Four TygerMaties recently made the news when they rushed to the aid of a woman who sustained serious injuries from a 13m fall on a popular hiking route on Lion’s Head.
The third-year medical students were part of a group of Kerkenberg House Committee members hiking up Lion’s Head with some first-year students. Mieschka Dollie (21) of the Cape Peninsula University of Technology, who was part of another group of hikers going up the mountain, fell close to where the Kerkenberg students were walking. She suffered a head wound and a broken arm.
The four TygerMaties rushed to Dollie’s assistance and stabilised her until medical help arrived. According to Die Burger, Beeld and Timeslive, Dollie was airlifted off the mountain and taken to the Christiaan Barnard Memorial Hospital.
Koos Botha, Kelton Poultney, Tessa Brooke and Glen Thatcher of the Kerkenberg House Committee described their feelings during and after the ordeal.
“They misspelled [my name] in the newspaper,” said Kelton Poultney. According to Poultney he has been teased a lot because his nickname is ‘Keldrogo’, “like the Game of Thrones character Khal Drogo”.
Speaking about the incident on Lion’s Head, he said: “It was the first time I was first respondent to a scene. I looked around and thought ‘Where is somebody to do something?’, but then realised ‘Oh wait, I'm the closest I need to do something.
“It was rewarding knowing I could actually do something and be calm in a situation like that,” said Poultney.
He attributes the success of treating the patient on Lion’s Head to staying calm. “Everyone remained calm and knew the role they should play and the situation became very easy to manage.” He said the Hippocampus Cycle Tour taught him how to remain calm and how to push yourself through difficult situations.
Tessa Brooke said the experience made her realise “the gravity of the work that we do [and] that you always have to be prepared.” Brooke, who will soon start her first clinical block said “it was satisfying to be able to help.”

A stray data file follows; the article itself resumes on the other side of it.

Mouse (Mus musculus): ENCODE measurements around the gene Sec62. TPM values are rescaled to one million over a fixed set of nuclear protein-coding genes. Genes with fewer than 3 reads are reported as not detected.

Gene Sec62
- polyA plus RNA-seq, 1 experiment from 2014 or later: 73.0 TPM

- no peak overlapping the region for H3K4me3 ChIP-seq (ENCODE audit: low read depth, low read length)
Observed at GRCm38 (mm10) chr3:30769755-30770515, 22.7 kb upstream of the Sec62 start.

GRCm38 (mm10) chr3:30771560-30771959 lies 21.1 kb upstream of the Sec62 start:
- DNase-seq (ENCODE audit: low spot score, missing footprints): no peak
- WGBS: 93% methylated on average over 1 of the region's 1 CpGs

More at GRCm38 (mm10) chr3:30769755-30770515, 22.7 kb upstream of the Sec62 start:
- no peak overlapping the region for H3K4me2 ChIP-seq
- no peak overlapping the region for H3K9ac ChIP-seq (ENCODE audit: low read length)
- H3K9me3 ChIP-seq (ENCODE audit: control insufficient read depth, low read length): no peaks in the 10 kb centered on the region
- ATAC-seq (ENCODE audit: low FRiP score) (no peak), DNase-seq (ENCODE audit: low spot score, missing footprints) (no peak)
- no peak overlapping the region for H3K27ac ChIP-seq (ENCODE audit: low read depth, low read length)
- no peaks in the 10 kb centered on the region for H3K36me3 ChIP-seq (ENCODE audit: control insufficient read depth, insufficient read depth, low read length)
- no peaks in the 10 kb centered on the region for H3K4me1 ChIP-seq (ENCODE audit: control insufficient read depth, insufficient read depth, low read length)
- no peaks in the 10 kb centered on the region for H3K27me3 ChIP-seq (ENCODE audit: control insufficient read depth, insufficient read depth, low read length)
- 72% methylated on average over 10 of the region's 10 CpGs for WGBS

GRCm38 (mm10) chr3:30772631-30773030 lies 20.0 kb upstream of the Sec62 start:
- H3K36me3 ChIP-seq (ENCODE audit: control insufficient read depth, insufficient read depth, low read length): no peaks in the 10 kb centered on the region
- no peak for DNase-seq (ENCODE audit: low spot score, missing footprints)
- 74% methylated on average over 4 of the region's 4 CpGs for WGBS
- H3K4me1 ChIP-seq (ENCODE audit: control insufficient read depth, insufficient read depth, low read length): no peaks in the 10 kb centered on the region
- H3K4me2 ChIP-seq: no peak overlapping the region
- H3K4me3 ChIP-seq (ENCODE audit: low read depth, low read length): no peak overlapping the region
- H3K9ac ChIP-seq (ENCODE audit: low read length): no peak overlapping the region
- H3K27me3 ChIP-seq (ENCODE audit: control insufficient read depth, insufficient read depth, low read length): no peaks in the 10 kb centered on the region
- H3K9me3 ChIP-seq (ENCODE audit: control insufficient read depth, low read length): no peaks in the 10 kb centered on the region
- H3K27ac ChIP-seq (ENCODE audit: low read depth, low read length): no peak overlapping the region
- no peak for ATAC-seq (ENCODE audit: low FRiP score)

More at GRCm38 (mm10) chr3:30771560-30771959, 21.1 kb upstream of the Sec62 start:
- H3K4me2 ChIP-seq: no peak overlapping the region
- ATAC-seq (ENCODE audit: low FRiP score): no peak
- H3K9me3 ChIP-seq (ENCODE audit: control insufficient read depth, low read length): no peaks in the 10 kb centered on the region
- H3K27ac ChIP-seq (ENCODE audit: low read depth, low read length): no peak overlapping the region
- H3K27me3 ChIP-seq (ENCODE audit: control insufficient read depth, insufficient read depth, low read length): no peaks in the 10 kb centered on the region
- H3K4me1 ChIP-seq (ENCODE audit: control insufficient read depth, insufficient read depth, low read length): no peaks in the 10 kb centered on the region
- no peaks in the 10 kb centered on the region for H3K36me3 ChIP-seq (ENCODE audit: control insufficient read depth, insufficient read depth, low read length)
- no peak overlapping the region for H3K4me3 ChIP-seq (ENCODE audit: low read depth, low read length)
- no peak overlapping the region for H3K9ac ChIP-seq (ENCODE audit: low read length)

“There is no use being prepared with skills if you don’t carry the tools with you,” says Brooke. This Zimbabwean with a passion for environmental sustainability said “putting the patient first,” was her priority on Lion’s Head.
Referring to Dollie, Brooke says she was really stressed. “I wasn’t involved in any of the physical help but I talked to her and tried to keep her calm.”
Teamwork was the key to care, saids Glen Thatcher. “It can happen (again) tomorrow,” said Thatcher, “When I was on the mountain with the newcomers I heard people shouting ‘Someone’s fallen! Someone’s fallen!’”
Thatcher, a passionate cook and swimmer said: “The thing that was on my mind was, what’s happening with the rest of the people I am responsible for?” He noted that their residence Kerkenberg has ‘family’ as one of its values.
“You can definitely rely on your team. The rest of the HK and the mentors really took charge,” he explains. According to him, while he had a team working with him to help the patient, another team was helping the first years in the group.
“Whatever you are learning is extremely relevant. Even as a student you can have a big impact on someone’s life. We started our lives down this path of looking after people and that doesn’t stop when we close our textbooks.”
Koos Botha agreed: “Trouble can happen anytime, you have to be ready. It’s a great thing that we were there.” Botha, who loves hiking, said one always has to be prepared, “even when you least it expect it.”
For Botha the experience on Lion’s Head confirmed to him that healthcare is what he wants to do and enjoys doing. “Getting into that situation and knowing what to do, and being able to help someone,” Botha says, really reaffirmed his desire to offer care.